Dynamic modelling of cold-hardiness in tea buds by imitating past temperature memory.

Affiliation

Kimura K(1), Yasutake D(2), Oki T(3), Yoshida K(3), Kitano M(2)(4).
Author information:
(1)National Agriculture and Food Research Organization
(NARO), Institute of Agro-Environmental Sciences, Kannondai, Tsukuba, Ibaraki, Japan.
(2)Kyushu University, Faculty of Agriculture, Fukuoka, Japan.
(3)Kyushu University, Graduate School of Bioresource and Bioenvironmental Sciences, Fukuoka, Japan.
(4)Kochi University, Faculty of Agriculture and Marine Science, Kochi, Japan.

Abstract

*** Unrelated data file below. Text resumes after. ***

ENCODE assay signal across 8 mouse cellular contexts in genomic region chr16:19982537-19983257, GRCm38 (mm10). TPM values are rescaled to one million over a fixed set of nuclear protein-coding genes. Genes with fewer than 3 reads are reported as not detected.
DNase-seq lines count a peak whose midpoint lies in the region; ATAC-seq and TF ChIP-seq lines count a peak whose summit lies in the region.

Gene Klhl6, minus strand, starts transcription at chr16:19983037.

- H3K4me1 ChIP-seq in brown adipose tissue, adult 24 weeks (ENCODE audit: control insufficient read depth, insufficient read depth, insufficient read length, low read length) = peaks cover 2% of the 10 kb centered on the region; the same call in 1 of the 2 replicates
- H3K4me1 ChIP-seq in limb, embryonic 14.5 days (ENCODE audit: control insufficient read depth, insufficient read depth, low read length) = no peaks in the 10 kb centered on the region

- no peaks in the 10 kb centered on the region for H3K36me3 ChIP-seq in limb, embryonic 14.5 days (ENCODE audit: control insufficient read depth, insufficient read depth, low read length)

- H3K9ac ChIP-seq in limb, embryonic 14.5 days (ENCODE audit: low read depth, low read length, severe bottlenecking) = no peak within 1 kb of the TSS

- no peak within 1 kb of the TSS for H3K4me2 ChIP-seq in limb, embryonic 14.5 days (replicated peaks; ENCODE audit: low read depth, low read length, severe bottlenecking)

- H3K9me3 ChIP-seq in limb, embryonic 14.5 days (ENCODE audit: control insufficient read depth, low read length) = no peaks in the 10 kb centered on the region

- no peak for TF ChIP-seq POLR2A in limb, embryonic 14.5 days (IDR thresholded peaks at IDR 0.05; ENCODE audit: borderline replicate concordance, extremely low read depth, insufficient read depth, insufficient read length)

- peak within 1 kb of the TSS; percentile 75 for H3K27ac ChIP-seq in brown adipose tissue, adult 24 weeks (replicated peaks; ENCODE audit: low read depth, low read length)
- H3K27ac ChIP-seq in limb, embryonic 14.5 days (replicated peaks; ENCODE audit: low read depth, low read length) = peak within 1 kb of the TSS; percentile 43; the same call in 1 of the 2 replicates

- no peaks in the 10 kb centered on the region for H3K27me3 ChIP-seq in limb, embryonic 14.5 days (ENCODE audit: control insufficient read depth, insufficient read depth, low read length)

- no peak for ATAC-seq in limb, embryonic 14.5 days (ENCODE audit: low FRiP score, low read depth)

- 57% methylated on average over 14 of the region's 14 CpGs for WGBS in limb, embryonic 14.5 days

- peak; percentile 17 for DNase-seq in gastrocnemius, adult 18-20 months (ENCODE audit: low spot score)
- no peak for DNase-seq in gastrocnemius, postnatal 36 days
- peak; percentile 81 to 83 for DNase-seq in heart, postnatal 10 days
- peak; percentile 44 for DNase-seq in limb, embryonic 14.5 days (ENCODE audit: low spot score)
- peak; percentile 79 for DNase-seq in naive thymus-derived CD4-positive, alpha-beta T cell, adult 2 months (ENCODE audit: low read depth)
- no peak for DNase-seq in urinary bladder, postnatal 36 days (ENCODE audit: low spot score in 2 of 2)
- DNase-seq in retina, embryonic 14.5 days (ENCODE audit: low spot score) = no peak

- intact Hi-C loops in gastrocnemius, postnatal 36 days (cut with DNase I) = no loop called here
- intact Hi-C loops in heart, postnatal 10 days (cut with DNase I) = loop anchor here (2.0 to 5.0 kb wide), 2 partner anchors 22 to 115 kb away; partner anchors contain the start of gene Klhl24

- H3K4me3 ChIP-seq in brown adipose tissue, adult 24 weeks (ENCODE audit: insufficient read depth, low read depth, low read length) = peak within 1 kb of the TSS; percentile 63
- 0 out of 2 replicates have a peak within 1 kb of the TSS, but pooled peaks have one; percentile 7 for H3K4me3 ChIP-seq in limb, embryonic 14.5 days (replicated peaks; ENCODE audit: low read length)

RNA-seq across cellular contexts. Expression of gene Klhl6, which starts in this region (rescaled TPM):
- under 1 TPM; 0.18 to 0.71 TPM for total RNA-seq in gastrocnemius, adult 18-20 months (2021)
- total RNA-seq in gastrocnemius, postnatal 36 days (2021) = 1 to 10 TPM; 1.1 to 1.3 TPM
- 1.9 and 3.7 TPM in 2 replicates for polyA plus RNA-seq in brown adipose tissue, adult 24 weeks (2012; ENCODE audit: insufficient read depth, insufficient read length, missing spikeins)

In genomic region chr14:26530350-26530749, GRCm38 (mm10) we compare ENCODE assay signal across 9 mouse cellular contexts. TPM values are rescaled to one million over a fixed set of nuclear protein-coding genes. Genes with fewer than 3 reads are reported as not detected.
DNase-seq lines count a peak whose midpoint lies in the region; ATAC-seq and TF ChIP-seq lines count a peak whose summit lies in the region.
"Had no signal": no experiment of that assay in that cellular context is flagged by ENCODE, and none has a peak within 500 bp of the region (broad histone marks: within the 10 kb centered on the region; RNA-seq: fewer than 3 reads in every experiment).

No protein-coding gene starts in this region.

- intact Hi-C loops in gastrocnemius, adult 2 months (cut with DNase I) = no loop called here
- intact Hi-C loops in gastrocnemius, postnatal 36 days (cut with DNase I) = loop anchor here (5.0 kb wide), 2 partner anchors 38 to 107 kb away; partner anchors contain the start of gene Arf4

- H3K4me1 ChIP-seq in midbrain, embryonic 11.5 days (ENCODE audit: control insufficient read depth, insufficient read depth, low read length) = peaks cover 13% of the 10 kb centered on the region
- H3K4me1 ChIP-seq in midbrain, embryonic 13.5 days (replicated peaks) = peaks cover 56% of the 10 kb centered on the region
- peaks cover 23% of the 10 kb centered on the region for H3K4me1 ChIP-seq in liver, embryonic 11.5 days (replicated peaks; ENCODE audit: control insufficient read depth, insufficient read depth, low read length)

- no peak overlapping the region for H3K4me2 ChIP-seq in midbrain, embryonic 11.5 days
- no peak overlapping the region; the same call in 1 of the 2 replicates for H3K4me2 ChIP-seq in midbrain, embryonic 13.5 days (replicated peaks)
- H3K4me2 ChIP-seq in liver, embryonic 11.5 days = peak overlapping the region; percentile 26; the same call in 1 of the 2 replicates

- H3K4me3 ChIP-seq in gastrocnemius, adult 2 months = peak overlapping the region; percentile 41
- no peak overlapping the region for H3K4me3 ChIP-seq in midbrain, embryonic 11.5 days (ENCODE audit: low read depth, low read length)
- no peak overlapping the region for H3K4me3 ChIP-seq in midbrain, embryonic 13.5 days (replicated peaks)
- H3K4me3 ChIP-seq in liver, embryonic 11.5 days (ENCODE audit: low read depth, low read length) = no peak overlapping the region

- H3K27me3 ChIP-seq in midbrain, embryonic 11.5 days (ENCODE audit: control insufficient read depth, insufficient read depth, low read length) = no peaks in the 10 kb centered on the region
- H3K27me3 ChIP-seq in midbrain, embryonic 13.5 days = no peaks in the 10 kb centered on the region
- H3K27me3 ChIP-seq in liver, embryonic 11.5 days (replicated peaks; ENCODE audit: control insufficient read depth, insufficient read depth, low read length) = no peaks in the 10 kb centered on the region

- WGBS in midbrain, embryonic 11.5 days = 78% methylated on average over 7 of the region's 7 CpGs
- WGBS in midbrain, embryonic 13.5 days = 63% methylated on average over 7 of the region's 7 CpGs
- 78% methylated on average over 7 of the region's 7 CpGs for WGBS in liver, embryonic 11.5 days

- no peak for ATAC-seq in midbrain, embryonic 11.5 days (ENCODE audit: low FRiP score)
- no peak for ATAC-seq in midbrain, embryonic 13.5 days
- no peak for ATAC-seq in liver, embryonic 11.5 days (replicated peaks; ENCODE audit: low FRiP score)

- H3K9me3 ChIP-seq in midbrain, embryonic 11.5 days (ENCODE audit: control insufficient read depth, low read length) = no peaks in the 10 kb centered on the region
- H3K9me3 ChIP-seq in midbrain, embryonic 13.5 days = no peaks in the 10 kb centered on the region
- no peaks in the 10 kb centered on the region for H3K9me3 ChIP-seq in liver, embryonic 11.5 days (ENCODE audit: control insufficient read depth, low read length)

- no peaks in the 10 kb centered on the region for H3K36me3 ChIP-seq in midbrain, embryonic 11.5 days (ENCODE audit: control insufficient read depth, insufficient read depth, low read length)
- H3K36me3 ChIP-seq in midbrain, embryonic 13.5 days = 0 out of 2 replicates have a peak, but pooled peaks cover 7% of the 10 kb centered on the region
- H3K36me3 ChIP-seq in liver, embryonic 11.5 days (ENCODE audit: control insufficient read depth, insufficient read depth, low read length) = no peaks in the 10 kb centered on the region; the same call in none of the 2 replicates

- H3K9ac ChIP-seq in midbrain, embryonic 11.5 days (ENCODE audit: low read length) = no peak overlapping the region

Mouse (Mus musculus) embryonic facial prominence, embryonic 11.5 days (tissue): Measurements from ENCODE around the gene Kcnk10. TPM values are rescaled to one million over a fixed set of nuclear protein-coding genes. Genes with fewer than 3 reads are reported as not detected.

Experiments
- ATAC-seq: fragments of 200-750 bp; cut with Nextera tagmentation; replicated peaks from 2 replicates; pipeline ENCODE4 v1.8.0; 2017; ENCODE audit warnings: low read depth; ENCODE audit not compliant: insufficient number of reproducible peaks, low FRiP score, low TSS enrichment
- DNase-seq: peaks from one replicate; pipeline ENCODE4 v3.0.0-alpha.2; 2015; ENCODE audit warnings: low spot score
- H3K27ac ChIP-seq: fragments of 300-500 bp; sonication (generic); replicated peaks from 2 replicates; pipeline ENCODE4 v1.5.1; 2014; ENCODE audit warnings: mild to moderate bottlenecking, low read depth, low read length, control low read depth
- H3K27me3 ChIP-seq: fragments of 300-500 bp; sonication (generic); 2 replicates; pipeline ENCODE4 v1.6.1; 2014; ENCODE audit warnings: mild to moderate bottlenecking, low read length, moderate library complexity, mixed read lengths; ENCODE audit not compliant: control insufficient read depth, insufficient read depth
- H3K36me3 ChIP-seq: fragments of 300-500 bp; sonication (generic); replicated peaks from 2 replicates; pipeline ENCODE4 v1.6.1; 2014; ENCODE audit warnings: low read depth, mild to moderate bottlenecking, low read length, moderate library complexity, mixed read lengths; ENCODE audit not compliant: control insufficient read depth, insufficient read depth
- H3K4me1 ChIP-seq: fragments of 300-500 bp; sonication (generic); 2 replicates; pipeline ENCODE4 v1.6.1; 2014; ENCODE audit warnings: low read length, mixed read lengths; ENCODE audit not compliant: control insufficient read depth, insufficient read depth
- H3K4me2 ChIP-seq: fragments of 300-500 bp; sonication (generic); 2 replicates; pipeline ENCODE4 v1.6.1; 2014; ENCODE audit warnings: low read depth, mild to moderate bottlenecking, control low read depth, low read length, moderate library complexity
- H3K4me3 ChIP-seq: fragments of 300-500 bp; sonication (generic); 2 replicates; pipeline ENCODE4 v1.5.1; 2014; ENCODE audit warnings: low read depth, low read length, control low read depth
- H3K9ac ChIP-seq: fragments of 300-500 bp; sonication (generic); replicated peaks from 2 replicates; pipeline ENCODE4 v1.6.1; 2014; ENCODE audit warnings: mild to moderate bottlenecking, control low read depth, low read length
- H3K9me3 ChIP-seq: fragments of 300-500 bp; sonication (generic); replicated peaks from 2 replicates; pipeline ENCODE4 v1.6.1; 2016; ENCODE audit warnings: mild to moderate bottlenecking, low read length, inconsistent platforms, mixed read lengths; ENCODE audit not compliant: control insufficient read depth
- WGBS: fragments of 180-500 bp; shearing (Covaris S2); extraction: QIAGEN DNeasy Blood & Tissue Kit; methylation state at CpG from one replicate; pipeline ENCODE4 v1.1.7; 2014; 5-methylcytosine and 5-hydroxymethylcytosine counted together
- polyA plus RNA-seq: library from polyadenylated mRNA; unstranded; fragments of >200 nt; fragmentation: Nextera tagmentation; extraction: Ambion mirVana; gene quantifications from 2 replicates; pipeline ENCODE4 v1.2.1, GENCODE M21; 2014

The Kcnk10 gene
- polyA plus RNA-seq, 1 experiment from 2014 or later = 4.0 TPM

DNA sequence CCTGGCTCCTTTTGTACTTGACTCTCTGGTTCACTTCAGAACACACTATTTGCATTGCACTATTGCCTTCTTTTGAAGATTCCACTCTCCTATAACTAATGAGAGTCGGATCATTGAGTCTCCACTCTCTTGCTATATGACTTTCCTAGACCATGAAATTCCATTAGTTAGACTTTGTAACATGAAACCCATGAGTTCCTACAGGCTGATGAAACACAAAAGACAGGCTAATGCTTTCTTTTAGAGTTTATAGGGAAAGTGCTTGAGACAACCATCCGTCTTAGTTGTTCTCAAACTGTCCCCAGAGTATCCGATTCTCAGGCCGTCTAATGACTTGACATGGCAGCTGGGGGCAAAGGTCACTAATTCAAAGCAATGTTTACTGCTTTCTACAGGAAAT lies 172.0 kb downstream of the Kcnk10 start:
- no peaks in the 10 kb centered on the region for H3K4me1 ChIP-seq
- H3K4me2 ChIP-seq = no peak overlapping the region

BACKGROUND AND AIMS: Most perennial plants memorize cold stress for a certain period and retrieve the memories for cold acclimation and deacclimation, which leads to seasonal changes in cold-hardiness. Therefore, a model for evaluating cold stress memories is required for predicting cold-hardiness and for future frost risk assessments under warming climates. In this study we develop a new dynamic model of cold-hardiness by introducing a function imitating past temperature memory in the processes of cold acclimation and deacclimation. METHODS: We formulated the past temperature memory for plants using thermal time weighted by a forgetting function, and thereby proposed a dynamic model of cold-hardiness. We used the buds of tea plants (Camellia sinensis) from two cultivars, 'Yabukita' and 'Yutakamidori', to calibrate and validate this model based on 10 years of observed cold-hardiness data. KEY RESULTS: The model captured more than 90 % of the observed variation in cold-hardiness and predicted accurate values for both cultivars, with root mean square errors of ~1.0 °C. The optimized forgetting function indicated that the tea buds memorized both short-term (recent days) and long-term (previous months) temperatures. The memories can drive short-term processes such as increasing/decreasing the content of carbohydrates, proteins and antioxidants in the buds, as well as long-term processes such as determining the bud phenological stage, both of which vary with cold-hardiness. CONCLUSIONS: The use of a forgetting function is an effective means of understanding temperature memories in plants and will aid in developing reliable predictions of cold-hardiness for various plant species under global climate warming.